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CU Healthy
True or False?
Try to spot the myth information below
and then check the answers inside this
pamphlet.
1. Carbohydrates are not fattening.
True or False?
2. I can’t eat milk products if I’m lactose
intolerant.
True or False?
3. Eggs are bad for my cholesterol.
True or False?
4. I don’t need to take vitamin and mineral supplements if I’m eating well.
True or False?
to CU Healthy! The Health PromoHCS wants
tion Team at HCS tries to achieve this
through our:
•
Resource Centre
•
Student Peer Interns
•
Health Promotion Advisory Committee
•
Website (carleton.ca/health)
•
Facebook page
•
Newsletters, class presentations, workshops and
more . . .
The Health Promotion Team promotes healthy lifestyles
and wellness and can provide you with information
about stress, colds, nutrition, sexuality, alcohol, etc.
Contact the Resource Centre for more information at
613-520-2600 ext. 6544 or [email protected]
Making sense of the food you eat
TRUE: A Starbucks
large white chocolate
mocha with whipped
cream is delicious...
and 630 calories and
29 grams of fat!
FALSE: chocolate milk is less
healthy than 2%
white milk!!
2600 CTTC Building
613-520-6674
carleton.ca/health
613-520-6674
carleton.ca/health
Food: Fact or Fiction?
Carbohydrates are not
fattening…
TRUE!
Any food eaten in excess will
cause weight gain, but common carbs like
bread, rice, pasta, and fruits and vegetables have less than 3 grams of fat per serving! Don’t be fooled by the new low carb,
high protein diets. These diets are often
too high in fat and too low in fibre. You
may feel nauseous, dehydrated and constipated if you are not eating enough carbohydrate foods. For a healthy diet follow
Canada’s Food and Physical Activity Guides.
I can’t drink milk if I’m lactose intolerant…
FALSE!
It all depends on a person’s tolerance.
Many individuals with mild lactose intolerance can still handle cheese or yogourt.
Hard cheese, like cheddar, contains almost
no lactose. Yogourt contains an enzyme
that digests most of the lactose in the food.
You may even be able to tolerate small
amounts of milk if you drink it during a
meal. Lactose-reduced milk and lactosedigesting enzymes and tablets are other
options.
Eggs are bad for my cholesterol…
FALSE!
For most people, eating cholesterol-rich foods has a small effect on blood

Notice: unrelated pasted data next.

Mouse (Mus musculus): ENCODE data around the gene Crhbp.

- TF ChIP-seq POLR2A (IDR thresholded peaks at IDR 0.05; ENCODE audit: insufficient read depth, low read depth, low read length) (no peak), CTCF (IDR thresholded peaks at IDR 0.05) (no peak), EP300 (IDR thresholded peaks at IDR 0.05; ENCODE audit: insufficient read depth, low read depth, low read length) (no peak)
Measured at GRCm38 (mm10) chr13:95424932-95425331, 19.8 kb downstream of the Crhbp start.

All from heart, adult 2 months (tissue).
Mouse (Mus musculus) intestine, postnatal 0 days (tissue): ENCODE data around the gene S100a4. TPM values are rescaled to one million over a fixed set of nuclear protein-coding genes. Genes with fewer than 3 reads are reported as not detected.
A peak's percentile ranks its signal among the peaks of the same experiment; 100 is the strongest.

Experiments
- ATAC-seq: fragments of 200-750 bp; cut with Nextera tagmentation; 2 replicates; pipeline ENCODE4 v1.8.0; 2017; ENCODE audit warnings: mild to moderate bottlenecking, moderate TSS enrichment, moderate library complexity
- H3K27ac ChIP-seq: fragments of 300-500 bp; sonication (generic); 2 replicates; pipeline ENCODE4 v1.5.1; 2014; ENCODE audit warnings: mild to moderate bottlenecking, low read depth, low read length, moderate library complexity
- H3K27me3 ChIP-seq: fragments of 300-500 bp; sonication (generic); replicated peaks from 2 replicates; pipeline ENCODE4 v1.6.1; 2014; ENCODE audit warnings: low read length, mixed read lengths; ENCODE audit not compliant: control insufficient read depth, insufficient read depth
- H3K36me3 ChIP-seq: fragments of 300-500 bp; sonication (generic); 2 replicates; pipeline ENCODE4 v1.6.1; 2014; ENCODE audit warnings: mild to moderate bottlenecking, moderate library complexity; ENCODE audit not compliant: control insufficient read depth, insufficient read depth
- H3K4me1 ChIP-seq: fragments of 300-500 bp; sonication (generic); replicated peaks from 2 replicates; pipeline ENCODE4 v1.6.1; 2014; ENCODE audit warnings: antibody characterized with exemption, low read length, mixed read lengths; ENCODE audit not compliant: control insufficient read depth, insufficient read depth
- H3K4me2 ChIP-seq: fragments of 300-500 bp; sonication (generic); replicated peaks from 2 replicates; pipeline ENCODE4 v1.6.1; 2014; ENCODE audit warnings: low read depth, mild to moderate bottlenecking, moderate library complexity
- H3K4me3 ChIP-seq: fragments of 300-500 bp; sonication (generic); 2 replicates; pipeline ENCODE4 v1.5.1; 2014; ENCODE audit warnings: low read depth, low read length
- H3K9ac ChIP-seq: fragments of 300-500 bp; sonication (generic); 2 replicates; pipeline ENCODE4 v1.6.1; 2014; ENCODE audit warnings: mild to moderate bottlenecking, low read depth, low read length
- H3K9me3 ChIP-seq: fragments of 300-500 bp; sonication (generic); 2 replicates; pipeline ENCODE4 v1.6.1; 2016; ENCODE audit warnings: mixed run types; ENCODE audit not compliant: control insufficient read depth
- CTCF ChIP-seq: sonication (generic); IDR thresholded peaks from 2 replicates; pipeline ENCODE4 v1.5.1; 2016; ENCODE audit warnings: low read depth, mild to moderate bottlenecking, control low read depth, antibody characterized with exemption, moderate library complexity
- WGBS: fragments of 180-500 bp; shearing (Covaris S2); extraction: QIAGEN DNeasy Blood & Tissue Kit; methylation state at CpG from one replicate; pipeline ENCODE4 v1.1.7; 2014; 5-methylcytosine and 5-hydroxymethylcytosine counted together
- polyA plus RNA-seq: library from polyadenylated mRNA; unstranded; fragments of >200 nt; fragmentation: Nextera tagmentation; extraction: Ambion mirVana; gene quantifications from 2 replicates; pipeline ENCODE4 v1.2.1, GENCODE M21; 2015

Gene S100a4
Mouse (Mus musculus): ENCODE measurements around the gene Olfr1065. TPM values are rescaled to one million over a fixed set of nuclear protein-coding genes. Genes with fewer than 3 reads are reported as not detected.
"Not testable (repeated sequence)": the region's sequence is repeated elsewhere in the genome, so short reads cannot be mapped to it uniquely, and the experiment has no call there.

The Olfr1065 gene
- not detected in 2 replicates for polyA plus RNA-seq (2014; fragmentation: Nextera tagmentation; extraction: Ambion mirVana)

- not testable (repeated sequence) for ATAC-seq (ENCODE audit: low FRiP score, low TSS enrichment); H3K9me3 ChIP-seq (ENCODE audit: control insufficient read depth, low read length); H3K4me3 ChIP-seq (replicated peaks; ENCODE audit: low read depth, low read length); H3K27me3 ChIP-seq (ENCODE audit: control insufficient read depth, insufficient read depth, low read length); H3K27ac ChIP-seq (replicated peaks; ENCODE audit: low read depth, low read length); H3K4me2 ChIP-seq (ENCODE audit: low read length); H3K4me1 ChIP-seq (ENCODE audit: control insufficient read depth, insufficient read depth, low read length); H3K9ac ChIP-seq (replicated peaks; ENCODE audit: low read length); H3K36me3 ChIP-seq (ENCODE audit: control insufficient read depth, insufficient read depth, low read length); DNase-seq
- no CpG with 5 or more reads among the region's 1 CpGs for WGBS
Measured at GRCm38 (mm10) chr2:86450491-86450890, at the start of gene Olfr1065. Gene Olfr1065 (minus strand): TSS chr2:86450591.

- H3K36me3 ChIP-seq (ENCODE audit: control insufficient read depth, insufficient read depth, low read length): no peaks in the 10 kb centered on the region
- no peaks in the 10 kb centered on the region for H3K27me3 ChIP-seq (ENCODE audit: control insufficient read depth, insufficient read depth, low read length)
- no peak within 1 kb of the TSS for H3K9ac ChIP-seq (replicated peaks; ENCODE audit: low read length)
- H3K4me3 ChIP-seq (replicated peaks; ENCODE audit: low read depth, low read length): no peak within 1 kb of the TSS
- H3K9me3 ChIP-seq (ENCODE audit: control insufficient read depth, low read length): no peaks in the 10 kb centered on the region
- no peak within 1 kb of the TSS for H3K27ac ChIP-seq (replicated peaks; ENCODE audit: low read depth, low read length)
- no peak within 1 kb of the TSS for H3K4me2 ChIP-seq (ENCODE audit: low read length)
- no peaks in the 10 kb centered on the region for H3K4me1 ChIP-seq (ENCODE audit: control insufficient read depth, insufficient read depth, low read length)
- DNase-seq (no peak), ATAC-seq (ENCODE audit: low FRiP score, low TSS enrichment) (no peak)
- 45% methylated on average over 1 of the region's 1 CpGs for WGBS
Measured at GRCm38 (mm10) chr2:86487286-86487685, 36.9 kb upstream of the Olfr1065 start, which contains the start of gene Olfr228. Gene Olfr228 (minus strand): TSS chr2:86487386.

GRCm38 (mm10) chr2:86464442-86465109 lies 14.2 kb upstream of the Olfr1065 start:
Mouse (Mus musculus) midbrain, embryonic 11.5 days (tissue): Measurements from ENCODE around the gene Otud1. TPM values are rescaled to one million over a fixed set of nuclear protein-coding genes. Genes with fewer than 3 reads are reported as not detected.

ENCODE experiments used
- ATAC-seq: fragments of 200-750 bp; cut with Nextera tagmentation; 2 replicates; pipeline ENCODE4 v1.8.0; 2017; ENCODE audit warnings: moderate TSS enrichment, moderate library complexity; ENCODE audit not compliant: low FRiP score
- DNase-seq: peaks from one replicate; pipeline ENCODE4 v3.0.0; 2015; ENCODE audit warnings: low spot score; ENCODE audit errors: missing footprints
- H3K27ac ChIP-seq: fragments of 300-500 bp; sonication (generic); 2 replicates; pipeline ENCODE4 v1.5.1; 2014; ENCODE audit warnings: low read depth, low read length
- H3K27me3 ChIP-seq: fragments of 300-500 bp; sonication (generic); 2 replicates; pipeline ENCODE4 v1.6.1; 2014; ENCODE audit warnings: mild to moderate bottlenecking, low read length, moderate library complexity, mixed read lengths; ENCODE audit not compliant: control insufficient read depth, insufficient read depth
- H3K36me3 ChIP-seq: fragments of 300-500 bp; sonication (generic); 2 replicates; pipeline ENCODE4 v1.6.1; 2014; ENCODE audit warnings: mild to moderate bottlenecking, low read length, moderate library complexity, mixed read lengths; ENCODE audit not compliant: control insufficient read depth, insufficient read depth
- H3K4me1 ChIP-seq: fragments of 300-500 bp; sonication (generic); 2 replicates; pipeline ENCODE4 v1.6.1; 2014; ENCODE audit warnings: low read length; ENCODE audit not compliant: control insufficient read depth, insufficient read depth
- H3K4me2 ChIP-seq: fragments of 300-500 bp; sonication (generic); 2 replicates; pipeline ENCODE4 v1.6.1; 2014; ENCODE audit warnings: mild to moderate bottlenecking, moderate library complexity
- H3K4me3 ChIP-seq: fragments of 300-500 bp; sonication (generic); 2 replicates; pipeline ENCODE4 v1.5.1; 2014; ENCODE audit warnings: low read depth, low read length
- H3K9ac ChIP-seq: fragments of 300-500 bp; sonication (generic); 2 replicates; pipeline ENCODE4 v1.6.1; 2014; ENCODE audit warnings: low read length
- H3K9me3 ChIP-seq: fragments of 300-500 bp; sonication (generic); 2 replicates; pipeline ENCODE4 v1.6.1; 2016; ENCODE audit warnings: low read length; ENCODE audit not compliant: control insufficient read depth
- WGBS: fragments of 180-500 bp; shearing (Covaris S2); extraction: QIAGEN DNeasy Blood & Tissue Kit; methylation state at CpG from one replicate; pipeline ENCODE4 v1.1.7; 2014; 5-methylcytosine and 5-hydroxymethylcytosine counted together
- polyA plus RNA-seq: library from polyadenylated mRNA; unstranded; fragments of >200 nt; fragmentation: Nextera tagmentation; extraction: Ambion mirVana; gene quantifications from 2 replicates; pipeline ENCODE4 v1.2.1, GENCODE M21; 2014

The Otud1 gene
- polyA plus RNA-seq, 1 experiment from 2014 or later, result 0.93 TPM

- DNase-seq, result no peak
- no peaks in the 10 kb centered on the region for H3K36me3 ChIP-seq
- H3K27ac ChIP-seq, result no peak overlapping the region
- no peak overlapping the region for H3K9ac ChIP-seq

cholesterol levels. But, eating foods that
are high in fat, especially saturated and
trans fats, effect cholesterol levels. If you
are generally healthy and do not have high
blood cholesterol, your diet can include
about 3-4 eggs per week as well as other
cholesterol-including foods. If you have
high cholesterol, diabetes, or are at risk for
heart disease, talk to a dietitian about your
diet and fat intake.
I don’t need to take vitamin
and mineral supplements if
I’m eating well…
TRUE!
Food is your best source of nutrition. If you
are healthy and eating well, there is no reason to take vitamin supplements. In fact,
taking unnecessary supplements can upset
your body’s natural balance of nutrients.
Some supplements such as Vitamin A and
D, and selenium can be toxic if taken in
large doses. However, if you are a strict
vegetarian, have a food allergy, or are
planning a pregnancy, talk to a dietitian.
Challenge: Maintaining a
Healthy Weight
Solution:
Learn your BMI (body
mass index) or check to see if you
have a healthy weight at
www.dietitians.ca/eatwell. Successful
strategies include:
• Eating meals with a variety of
foods from each of the four food
groups
• Focus on high fibre foods such as
breads, grains, cereals, vegetables,
fruits, and legumes
• Prepare food with little or no fat by
choosing cooking methods such as
baking, broiling, roasting, steaming, microwaving, and stir frying.
• Include meals featuring meat alternatives such as soy products, legumes, and eggs.
• Combine healthy eating with regular physical activity.
Challenge: Eating well on
the run
Solution:
Stock up on easy to
grab healthy foods such as raw vegetables and fruits, yogourt, milk,
cheese, whole grain muffins and
crackers that are portable and tasty!